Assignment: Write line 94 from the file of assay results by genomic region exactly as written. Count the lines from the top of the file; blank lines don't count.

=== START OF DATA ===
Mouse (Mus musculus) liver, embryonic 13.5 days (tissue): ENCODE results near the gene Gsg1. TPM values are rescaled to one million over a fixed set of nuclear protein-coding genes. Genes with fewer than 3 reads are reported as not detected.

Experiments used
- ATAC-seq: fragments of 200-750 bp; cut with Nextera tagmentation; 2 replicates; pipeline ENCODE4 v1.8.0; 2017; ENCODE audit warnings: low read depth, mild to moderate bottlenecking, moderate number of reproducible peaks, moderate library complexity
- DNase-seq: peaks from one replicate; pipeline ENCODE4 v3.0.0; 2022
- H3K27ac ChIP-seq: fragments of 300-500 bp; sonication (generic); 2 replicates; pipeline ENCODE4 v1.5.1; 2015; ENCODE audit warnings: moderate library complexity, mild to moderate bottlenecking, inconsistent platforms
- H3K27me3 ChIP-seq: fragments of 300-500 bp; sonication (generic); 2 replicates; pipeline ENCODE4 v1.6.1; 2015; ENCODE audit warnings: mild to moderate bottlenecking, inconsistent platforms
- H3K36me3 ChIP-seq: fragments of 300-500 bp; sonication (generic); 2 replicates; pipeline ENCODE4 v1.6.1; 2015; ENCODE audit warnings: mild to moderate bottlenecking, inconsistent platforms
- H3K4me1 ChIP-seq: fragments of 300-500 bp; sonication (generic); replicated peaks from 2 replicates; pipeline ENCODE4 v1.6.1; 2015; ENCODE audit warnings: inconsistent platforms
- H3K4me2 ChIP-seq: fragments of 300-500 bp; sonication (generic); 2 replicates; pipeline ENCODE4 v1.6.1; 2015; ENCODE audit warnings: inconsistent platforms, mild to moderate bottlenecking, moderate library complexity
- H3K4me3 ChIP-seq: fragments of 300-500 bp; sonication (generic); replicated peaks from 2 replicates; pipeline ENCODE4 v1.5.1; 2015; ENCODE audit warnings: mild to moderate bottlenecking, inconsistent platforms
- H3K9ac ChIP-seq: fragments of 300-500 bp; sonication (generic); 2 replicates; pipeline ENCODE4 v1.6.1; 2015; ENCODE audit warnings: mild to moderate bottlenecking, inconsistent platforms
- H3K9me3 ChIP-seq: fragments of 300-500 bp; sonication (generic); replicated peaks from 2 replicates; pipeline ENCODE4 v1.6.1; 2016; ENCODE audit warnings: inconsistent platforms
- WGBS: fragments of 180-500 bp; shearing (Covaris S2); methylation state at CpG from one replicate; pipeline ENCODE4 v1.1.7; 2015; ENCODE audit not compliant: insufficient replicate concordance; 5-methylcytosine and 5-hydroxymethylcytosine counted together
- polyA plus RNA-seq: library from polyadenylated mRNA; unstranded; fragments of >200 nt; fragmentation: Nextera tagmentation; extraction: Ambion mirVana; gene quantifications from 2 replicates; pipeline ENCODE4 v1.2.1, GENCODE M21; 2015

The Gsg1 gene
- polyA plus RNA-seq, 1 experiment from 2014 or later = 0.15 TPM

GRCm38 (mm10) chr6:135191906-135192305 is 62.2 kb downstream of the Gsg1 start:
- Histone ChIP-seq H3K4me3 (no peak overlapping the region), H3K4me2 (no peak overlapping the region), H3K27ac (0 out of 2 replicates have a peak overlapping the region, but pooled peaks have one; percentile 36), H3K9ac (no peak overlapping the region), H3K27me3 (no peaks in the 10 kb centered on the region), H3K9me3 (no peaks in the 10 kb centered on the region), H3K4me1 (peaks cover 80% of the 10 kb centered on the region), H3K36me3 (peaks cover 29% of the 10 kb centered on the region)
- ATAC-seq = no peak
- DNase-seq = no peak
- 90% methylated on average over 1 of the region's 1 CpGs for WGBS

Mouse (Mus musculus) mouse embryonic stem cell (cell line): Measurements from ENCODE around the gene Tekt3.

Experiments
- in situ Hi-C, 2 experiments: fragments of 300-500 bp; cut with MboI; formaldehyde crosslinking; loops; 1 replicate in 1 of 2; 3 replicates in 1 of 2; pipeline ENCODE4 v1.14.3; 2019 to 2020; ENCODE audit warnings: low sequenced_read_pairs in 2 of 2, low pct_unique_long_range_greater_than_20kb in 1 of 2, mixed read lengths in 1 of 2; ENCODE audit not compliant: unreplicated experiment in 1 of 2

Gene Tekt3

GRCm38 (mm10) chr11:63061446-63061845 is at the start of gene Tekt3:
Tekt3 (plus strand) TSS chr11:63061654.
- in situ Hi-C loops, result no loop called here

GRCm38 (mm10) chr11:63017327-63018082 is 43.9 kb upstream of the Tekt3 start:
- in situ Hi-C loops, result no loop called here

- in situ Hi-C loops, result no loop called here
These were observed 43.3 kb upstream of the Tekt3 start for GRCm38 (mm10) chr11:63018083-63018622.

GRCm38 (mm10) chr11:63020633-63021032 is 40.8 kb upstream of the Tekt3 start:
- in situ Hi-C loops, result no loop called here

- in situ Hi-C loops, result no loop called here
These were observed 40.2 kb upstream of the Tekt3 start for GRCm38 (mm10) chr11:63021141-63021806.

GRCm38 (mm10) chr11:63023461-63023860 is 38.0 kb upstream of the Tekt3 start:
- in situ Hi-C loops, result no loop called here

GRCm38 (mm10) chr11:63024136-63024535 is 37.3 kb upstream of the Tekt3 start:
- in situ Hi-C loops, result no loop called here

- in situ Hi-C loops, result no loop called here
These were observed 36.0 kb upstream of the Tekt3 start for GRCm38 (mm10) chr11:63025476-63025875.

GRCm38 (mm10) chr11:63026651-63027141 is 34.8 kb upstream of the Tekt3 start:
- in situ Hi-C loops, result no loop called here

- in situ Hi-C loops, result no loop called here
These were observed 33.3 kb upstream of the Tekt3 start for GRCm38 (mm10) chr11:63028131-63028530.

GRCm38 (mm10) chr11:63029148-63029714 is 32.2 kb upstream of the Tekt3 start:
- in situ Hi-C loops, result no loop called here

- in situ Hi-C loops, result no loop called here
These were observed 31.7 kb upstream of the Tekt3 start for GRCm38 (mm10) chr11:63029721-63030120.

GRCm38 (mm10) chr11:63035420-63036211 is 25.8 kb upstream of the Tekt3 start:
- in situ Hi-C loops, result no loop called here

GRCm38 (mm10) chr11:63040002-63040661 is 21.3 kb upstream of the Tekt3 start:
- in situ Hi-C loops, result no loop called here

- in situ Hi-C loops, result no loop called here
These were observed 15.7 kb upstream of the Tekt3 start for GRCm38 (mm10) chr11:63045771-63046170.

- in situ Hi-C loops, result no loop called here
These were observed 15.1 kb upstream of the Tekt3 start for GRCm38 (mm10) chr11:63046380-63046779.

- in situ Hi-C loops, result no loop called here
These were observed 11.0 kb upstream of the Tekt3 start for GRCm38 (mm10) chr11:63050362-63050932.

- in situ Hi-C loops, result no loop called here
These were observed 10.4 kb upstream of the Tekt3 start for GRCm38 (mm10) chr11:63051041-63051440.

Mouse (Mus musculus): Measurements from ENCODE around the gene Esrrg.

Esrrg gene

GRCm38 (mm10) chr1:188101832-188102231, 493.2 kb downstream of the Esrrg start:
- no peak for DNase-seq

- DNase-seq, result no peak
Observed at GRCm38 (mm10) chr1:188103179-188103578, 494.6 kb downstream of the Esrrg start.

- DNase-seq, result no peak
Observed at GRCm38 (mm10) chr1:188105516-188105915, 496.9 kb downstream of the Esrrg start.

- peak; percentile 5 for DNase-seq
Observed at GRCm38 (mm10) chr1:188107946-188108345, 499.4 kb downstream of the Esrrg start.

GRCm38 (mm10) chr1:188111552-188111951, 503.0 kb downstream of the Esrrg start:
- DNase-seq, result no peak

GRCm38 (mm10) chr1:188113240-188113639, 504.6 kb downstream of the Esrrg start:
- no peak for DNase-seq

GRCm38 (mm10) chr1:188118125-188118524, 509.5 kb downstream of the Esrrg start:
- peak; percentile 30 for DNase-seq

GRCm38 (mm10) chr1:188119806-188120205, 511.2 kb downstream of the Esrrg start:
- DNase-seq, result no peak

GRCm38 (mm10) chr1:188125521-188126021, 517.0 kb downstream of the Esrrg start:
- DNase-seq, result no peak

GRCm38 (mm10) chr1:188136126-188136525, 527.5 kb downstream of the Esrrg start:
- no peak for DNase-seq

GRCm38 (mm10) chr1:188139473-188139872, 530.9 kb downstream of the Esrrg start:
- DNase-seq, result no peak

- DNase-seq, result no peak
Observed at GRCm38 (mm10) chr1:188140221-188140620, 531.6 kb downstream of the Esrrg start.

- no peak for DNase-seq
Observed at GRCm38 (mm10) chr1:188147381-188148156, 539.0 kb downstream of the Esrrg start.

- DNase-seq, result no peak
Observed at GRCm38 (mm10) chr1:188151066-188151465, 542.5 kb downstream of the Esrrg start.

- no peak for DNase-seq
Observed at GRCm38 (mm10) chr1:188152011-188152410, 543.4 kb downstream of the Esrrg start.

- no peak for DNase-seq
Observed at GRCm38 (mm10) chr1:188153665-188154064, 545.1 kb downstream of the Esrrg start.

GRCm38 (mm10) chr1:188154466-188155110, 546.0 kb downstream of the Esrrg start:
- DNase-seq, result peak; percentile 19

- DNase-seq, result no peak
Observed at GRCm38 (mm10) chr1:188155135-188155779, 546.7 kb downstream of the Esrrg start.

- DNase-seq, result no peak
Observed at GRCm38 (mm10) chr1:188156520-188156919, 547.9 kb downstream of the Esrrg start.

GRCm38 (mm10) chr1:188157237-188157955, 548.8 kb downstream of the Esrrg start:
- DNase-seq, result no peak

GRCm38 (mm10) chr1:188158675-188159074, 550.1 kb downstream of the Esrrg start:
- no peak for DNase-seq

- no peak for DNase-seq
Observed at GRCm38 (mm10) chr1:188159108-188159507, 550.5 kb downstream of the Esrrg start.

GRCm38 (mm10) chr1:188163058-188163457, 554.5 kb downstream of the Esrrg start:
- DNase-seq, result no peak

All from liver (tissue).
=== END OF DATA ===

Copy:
Observed at GRCm38 (mm10) chr1:188152011-188152410, 543.4 kb downstream of the Esrrg start.